The Alberta government is wavering on whether new land, water and air monitoring in the oil sands will be fully independent, one of a series of questions the province faces as it overhauls its environment strategy amid mounting public scrutiny.
One of Premier Alison Redford’s first major initiatives was to boost environmental oversight in the booming sector. Several reviews showed the existing system was subpar, and the new, robust monitoring system was designed to quell critics’ complaints.
Run jointly with Ottawa, it would increase pollution testing throughout the region. Many external scientists applauded the plan, but stressed it had to be independent when implemented.
Now, a picture of the system is beginning to emerge. Yet another external panel, at the province’s request, will next month present two visions for how it could run: one fully independent, and one run by government using work by independent scientists.
Environment Minister Diana McQueen doesn’t have a preference. “What I’ve said right from the start is that the science has to be independent,” she said. Ms. Redford couldn’t explain why the province was considering anything other than a fully independent model.
Others say there’s no question – allowing any government control is “giving only the pretense of being independent,” University of Alberta biologist David Schindler said by e-mail. One of his studies showed elevated, although still low, levels of toxic elements in a major oil sands river.
It’s up to Ms. McQueen to ensure a new system is independent, he said. “Will she stand up to a money and energy crazed cabinet, and a bureaucracy largely trained by the political dinosaurs that we now hope are gone?”
Joe Anglin, the environment critic for the opposition Wildrose Party, shares fears of a government-run system. “It’s sort of like opening a cookie jar for a three-year-old. I mean, it’s just there.”
Facing opposition over proposed pipeline projects, Ms. Redford has also moved to boost perceptions of Alberta’s environmental performance.
She has twice overhauled branding of her environment ministry – first calling it “Environment and Water” and, this month, changing it to “Environment and Sustainable Resource Development,” rolling in a ministry previously in charge of sectors such as forestry.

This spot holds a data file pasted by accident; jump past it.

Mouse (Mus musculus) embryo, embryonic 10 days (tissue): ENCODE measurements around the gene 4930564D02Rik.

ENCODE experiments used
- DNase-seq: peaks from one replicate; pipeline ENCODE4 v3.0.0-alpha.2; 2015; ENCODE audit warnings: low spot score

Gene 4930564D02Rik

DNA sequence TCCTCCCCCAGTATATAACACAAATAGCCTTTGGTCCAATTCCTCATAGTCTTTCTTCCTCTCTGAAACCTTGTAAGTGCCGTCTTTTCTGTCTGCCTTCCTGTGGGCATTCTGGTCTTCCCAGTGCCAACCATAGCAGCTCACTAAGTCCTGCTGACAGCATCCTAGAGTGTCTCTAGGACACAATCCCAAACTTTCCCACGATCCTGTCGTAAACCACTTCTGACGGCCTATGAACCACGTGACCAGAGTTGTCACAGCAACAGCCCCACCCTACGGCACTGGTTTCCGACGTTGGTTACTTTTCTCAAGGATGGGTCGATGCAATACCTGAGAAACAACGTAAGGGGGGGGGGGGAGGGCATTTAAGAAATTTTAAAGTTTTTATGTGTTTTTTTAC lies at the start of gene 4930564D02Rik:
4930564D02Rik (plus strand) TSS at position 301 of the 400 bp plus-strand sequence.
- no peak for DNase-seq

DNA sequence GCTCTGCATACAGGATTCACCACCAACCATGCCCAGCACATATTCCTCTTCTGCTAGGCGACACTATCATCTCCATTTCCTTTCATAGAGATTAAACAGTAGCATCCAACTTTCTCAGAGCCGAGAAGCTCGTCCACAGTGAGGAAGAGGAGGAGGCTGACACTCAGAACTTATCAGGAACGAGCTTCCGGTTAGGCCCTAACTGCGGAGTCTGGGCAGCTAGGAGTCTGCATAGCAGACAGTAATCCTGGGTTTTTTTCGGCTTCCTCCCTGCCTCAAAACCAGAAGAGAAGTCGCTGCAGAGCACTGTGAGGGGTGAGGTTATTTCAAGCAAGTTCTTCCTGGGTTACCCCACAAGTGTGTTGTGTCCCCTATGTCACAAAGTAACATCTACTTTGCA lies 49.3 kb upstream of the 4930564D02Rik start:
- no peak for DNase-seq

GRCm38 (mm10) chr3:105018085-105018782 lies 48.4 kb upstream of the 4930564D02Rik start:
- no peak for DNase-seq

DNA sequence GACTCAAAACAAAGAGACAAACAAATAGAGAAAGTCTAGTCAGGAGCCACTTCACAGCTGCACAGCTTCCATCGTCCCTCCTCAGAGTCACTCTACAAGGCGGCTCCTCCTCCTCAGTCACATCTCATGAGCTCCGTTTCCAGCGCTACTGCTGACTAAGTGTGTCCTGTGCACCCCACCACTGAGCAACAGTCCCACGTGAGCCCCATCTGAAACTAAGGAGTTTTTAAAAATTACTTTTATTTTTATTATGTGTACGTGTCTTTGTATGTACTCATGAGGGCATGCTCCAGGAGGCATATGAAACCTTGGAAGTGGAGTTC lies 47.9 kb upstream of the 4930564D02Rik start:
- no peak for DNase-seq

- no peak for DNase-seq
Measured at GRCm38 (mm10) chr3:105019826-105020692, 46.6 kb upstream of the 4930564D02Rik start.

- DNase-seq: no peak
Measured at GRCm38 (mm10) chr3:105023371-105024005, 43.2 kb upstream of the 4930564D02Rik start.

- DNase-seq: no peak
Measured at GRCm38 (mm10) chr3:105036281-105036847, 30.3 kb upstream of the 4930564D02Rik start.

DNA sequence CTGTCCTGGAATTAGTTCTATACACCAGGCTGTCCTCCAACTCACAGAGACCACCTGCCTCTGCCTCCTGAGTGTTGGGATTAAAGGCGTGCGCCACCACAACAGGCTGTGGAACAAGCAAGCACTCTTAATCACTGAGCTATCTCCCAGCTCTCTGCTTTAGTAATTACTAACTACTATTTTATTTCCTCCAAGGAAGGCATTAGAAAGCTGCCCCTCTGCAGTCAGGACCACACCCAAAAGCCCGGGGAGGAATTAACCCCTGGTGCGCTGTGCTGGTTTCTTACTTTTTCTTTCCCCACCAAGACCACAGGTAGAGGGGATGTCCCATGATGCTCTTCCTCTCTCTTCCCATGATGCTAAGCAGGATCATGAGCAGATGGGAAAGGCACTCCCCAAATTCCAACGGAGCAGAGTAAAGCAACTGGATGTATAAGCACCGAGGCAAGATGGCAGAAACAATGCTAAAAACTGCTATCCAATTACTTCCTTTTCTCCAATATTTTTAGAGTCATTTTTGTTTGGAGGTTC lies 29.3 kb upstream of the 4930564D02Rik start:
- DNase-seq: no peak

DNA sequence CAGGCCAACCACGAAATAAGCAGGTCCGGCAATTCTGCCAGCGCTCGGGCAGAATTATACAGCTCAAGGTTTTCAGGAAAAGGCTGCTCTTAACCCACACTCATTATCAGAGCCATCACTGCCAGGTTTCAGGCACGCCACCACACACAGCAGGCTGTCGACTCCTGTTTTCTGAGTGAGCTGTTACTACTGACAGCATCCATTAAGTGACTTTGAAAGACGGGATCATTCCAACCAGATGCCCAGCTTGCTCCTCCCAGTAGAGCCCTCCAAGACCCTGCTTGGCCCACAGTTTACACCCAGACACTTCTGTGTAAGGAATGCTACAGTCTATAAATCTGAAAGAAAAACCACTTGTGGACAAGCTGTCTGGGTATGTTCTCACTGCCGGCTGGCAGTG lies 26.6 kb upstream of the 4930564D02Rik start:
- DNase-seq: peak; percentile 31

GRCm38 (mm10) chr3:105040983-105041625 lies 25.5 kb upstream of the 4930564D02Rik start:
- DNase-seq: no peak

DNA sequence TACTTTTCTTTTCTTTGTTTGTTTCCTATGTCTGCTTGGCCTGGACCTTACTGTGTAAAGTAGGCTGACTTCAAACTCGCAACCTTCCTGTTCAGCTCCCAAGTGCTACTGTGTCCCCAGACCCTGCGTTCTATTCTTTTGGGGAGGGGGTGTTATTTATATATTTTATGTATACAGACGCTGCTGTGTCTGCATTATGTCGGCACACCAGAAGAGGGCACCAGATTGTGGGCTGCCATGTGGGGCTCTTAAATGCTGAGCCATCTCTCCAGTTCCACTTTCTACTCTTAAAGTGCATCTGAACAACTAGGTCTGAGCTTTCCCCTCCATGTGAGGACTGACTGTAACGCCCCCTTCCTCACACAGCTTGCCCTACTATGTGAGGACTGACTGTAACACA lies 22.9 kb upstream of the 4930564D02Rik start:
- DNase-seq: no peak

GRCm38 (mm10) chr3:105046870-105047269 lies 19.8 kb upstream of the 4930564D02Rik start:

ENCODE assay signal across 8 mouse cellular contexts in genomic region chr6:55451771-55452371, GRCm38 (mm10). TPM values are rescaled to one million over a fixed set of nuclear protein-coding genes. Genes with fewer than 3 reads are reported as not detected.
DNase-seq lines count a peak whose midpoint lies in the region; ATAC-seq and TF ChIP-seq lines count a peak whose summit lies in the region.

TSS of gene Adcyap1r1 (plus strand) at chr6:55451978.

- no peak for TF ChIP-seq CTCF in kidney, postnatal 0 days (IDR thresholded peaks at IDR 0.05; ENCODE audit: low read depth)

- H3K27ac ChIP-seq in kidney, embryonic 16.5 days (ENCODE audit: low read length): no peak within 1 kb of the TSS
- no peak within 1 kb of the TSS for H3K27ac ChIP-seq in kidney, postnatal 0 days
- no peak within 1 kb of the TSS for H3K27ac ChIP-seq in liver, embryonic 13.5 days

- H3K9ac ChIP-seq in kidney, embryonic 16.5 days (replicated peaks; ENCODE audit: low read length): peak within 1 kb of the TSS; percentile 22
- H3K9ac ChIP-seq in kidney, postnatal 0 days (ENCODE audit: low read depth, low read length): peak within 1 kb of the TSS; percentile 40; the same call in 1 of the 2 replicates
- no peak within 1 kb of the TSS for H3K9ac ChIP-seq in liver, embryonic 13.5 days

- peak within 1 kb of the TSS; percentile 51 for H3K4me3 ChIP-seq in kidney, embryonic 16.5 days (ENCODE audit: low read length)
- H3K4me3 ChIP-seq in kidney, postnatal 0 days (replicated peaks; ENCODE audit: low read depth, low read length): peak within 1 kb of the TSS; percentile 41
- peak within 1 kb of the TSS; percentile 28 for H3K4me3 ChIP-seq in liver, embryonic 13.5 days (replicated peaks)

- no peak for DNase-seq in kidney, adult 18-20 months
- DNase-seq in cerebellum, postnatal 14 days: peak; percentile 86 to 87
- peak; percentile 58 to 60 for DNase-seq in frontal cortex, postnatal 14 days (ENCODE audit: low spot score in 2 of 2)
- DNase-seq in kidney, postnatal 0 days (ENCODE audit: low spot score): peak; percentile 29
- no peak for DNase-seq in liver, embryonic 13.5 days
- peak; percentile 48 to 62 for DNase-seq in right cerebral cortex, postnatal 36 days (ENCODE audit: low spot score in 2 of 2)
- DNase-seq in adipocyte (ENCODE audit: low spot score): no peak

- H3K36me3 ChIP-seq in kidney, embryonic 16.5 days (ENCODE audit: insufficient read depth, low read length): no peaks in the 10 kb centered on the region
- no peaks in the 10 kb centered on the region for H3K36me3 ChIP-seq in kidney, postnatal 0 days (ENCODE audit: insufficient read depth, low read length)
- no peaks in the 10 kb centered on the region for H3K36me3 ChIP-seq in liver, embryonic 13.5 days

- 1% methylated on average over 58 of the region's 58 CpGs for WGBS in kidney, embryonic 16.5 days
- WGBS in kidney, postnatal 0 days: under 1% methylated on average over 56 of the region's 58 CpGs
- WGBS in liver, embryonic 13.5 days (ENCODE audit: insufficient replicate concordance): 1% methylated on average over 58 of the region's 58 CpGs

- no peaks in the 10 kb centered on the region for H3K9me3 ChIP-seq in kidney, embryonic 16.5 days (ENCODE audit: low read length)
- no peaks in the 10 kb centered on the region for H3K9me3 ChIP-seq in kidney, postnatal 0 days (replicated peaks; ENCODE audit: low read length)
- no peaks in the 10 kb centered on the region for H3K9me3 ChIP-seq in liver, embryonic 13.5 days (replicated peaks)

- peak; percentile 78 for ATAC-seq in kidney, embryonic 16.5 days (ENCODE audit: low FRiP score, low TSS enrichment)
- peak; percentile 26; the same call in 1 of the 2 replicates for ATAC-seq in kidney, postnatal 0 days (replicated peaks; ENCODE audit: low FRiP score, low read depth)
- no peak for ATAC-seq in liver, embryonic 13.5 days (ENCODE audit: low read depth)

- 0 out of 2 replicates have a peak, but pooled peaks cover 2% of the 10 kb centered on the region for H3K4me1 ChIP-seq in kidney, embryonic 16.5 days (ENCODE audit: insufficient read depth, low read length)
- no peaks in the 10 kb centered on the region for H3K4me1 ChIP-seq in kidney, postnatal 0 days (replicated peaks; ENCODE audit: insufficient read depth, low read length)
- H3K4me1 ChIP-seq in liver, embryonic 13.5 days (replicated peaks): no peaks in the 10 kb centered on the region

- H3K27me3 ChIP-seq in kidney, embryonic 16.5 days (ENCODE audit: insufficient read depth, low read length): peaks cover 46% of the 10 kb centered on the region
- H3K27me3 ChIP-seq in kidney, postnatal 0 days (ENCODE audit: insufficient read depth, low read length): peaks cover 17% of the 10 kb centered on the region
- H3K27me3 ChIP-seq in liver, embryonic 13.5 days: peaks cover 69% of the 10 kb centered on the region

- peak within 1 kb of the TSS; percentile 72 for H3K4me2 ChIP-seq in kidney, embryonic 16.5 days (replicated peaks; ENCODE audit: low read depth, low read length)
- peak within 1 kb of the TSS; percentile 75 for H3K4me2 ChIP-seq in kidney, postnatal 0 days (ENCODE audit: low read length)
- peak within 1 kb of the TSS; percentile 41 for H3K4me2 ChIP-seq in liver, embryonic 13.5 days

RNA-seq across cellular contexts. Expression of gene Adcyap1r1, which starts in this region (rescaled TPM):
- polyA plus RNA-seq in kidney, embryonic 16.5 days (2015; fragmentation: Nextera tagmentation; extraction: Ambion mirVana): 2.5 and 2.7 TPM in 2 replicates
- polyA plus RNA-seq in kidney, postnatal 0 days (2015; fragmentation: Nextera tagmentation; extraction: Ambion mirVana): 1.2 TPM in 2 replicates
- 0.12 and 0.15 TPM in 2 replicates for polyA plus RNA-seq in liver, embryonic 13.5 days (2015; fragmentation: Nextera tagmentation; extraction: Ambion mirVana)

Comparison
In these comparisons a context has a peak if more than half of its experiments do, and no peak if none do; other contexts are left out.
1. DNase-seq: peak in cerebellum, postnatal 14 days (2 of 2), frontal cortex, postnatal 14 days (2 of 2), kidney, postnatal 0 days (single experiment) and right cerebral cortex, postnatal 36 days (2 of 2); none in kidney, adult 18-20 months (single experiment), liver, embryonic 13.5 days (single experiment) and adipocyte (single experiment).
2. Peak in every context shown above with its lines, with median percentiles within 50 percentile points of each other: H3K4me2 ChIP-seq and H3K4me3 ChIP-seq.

Ms. McQueen will lead a delegation at next month’s United Nations sustainability summit in Brazil.
Branding issues aside, the province faces a series of fundamental questions on the environment file and, despite promises of change, much remains the same.
Its 2008 climate change strategy, for instance, is based largely on carbon capture and storage, which the province has poured $2-billion into, but one major project collapsed last month. Companies said it wasn’t financially viable, one factor being Alberta’s carbon tax, at $15 a tonne, is too low. It’s cheaper to pollute and pay the tax than cut emissions.
A higher carbon tax would encourage carbon capture, but cost businesses more. Ms. McQueen won’t raise it. “We’re not going to put our industries in a position where they can’t be competitive.”
Within her department, the former deputy minister has been appointed “chief executive officer, environmental monitoring.” A spokesman dismissed suggestions that’s in preparation for a government-run monitoring program. The department is also hiring a new director for the 16-staff-member climate change team. The job posting says an ability to “manage politically sensitive issues” is an asset.